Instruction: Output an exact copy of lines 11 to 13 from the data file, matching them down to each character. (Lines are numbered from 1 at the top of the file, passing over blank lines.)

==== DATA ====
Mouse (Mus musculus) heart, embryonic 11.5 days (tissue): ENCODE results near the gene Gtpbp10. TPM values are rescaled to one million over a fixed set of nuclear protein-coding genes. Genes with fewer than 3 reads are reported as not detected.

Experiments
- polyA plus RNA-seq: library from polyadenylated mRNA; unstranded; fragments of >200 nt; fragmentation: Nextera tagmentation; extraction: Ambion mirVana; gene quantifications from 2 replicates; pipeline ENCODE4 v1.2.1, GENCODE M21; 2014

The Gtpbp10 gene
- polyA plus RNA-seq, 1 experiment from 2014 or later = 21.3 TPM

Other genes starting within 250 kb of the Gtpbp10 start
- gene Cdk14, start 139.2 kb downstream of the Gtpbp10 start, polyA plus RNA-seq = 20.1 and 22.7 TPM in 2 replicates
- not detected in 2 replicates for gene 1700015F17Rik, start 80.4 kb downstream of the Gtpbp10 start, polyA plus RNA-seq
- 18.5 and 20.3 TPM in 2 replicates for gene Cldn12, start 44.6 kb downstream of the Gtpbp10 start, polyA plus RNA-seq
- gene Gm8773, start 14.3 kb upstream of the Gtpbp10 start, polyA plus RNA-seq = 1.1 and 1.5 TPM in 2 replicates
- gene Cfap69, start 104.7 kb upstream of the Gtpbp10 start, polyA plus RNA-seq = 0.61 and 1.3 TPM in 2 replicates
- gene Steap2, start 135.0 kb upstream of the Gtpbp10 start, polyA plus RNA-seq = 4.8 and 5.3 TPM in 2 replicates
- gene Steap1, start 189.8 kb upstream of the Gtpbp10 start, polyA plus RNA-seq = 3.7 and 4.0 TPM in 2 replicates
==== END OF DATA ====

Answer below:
- gene Cfap69, start 104.7 kb upstream of the Gtpbp10 start, polyA plus RNA-seq = 0.61 and 1.3 TPM in 2 replicates
- gene Steap2, start 135.0 kb upstream of the Gtpbp10 start, polyA plus RNA-seq = 4.8 and 5.3 TPM in 2 replicates
- gene Steap1, start 189.8 kb upstream of the Gtpbp10 start, polyA plus RNA-seq = 3.7 and 4.0 TPM in 2 replicates